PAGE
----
New research from The Australia Institute shows that South Australians rank health, the economy and climate change as the three most important political issues in South Australia ahead of the next state election. The Australia Institute’s survey of a representative sample of 599 South Australians also found the vast majority of voters would prefer it
An unlikely group of 12 companies and organisations, including car manufacturers, automotive groups and environmental organisations have come together to publish an open letter to the South Australian Parliament, calling on them to abolish stamp duty on electric vehicles. The letter, which appears as a full-page advertisement in The Advertiser newspaper today, comes as the
In the middle of a pandemic, through the middle of a recession, Australia has undergone a secret wealth explosion. When the national accounts were released on Wednesday, there was a collective sigh of relief. Australia was not on the brink of a double dip recession. However, a much bigger story was missed. While everybody recognised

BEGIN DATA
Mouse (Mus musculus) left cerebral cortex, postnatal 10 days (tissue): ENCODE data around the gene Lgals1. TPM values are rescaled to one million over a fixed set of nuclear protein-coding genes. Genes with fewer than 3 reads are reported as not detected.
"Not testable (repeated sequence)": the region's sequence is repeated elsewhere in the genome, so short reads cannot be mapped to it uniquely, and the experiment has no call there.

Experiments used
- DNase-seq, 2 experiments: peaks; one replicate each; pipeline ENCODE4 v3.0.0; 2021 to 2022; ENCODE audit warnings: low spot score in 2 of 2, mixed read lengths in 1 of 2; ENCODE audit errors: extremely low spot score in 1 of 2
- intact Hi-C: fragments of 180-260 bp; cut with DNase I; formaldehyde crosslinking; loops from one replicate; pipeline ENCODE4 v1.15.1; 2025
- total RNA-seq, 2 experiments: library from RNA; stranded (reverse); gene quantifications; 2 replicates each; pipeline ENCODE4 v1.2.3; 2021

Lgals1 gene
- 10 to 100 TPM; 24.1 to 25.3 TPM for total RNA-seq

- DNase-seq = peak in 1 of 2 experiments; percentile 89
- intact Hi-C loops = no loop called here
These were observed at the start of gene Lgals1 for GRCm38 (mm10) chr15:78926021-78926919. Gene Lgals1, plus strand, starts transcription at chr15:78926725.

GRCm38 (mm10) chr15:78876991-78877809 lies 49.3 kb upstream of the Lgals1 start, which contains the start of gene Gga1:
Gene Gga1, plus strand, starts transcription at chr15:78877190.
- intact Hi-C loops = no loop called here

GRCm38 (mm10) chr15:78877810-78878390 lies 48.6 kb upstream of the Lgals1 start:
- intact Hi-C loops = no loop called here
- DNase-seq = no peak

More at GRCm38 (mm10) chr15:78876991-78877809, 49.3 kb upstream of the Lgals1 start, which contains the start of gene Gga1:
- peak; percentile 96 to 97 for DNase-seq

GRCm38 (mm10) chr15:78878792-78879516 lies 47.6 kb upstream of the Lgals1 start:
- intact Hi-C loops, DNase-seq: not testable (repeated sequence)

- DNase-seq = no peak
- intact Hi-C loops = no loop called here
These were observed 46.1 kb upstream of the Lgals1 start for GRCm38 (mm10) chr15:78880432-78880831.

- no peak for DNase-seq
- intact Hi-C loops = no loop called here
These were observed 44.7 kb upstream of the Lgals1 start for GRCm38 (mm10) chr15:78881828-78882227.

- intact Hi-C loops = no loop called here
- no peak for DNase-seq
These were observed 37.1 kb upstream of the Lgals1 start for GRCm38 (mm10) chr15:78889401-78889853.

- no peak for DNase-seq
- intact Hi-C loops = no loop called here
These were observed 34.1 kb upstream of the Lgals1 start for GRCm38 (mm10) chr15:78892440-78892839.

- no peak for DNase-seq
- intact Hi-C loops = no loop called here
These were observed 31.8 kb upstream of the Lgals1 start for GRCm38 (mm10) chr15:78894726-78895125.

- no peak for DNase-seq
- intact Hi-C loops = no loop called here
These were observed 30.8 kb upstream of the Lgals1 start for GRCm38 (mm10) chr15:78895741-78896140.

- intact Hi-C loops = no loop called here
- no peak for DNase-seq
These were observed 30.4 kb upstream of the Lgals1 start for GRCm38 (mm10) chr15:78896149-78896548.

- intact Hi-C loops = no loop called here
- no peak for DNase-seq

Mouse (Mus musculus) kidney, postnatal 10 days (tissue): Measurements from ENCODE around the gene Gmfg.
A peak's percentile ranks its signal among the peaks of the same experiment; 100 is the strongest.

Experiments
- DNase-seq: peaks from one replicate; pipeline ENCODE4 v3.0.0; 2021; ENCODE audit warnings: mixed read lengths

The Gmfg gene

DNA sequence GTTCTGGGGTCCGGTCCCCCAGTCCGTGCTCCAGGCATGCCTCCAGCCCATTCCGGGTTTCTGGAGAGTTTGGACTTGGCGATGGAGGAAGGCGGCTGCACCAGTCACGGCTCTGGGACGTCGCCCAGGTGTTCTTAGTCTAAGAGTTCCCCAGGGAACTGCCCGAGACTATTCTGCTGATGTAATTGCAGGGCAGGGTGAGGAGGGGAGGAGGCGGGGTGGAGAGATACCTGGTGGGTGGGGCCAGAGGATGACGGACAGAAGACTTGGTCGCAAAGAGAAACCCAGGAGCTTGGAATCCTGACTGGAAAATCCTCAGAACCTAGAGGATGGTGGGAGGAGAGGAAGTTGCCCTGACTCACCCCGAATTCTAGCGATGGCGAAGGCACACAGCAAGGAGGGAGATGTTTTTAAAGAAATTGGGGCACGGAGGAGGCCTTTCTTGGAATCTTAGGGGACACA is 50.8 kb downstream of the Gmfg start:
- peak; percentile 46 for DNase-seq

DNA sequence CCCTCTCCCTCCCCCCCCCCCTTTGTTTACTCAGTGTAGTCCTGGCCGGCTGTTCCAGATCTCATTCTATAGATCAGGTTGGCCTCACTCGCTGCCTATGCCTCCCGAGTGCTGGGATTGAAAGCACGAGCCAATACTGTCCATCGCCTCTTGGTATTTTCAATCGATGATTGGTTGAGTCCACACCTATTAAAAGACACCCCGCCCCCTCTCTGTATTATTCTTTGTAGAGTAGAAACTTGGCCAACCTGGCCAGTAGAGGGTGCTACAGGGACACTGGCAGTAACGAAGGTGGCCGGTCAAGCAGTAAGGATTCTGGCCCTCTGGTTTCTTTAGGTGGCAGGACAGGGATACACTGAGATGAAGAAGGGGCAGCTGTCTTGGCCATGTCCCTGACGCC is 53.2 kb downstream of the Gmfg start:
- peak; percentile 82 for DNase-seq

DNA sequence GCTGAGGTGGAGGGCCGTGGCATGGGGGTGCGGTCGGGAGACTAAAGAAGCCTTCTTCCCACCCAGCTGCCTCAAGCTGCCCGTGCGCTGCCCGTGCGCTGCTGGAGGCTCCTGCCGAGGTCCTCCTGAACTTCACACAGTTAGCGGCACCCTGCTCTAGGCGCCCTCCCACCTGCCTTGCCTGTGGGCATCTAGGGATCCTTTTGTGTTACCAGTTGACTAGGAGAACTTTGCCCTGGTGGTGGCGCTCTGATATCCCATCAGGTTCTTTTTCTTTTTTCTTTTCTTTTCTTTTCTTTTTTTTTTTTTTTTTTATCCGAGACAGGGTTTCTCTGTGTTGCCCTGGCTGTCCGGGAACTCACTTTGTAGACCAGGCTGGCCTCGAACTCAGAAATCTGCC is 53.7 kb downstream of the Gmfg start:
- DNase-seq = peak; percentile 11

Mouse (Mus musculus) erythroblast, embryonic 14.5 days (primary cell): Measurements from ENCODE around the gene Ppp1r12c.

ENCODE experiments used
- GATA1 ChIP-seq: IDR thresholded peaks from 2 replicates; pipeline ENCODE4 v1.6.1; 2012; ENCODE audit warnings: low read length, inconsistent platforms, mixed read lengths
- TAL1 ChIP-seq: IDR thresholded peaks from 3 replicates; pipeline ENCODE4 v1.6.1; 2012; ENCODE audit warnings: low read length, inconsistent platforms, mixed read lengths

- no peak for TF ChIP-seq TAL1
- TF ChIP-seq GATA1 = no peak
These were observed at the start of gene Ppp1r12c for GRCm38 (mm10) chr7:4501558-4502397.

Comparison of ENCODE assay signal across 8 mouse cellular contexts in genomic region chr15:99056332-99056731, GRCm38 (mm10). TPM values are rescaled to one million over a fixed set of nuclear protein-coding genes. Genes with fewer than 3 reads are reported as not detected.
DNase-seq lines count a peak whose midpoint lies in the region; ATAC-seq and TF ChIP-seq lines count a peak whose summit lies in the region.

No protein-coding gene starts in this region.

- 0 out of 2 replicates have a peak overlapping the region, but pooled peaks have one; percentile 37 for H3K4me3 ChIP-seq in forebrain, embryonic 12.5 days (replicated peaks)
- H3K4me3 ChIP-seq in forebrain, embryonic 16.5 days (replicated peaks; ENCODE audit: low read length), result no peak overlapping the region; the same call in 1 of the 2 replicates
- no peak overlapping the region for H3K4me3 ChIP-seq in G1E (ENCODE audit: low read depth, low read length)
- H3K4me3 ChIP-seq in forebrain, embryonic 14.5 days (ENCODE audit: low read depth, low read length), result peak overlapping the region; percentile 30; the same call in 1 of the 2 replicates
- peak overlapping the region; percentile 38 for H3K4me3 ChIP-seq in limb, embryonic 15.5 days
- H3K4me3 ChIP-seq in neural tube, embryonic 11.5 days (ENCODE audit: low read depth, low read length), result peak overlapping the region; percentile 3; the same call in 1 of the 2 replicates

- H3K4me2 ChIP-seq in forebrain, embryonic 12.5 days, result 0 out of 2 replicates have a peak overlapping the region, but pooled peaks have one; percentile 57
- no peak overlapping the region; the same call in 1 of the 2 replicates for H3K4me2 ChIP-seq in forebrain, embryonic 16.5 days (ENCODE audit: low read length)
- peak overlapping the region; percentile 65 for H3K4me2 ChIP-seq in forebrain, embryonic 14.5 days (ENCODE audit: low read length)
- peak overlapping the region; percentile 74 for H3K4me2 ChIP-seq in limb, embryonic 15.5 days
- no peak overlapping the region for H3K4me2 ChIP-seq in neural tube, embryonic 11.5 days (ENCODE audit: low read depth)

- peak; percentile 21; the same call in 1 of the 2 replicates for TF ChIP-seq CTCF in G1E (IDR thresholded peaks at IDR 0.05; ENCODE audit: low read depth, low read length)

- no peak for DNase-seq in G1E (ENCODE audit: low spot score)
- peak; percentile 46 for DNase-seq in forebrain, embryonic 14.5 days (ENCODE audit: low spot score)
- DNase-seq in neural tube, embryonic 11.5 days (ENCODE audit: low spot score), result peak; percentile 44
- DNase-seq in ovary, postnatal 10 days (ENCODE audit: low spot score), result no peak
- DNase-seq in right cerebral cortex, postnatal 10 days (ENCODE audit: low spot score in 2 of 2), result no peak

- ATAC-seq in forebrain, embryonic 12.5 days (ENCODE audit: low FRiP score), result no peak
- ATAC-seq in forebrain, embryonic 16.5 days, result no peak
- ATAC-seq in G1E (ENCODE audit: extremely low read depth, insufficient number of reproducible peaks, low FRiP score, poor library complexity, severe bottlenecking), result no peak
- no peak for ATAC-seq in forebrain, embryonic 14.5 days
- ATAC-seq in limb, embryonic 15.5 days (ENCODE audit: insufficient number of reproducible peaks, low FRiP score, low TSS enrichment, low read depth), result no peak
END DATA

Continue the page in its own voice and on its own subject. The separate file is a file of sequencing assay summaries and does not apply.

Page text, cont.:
New Australia Institute analysis of the Doherty Modelling shows that while vaccination rates of 80% are essential to protect the community, so are other measures such as the ability to contact trace effectively and other little-analysed assumptions and outcomes of the model. Key Findings: While high vaccination rates lead to a significant reduction in the
The Doherty Modelling makes clear that without a highly functioning Test, Trace, Isolate and Quarantine (TTIQ) system we have no chance of stopping Australia’s ICUs from being overwhelmed; the problem is the effectiveness of TTIQ declines as case numbers rise and that has not factored into the modelling.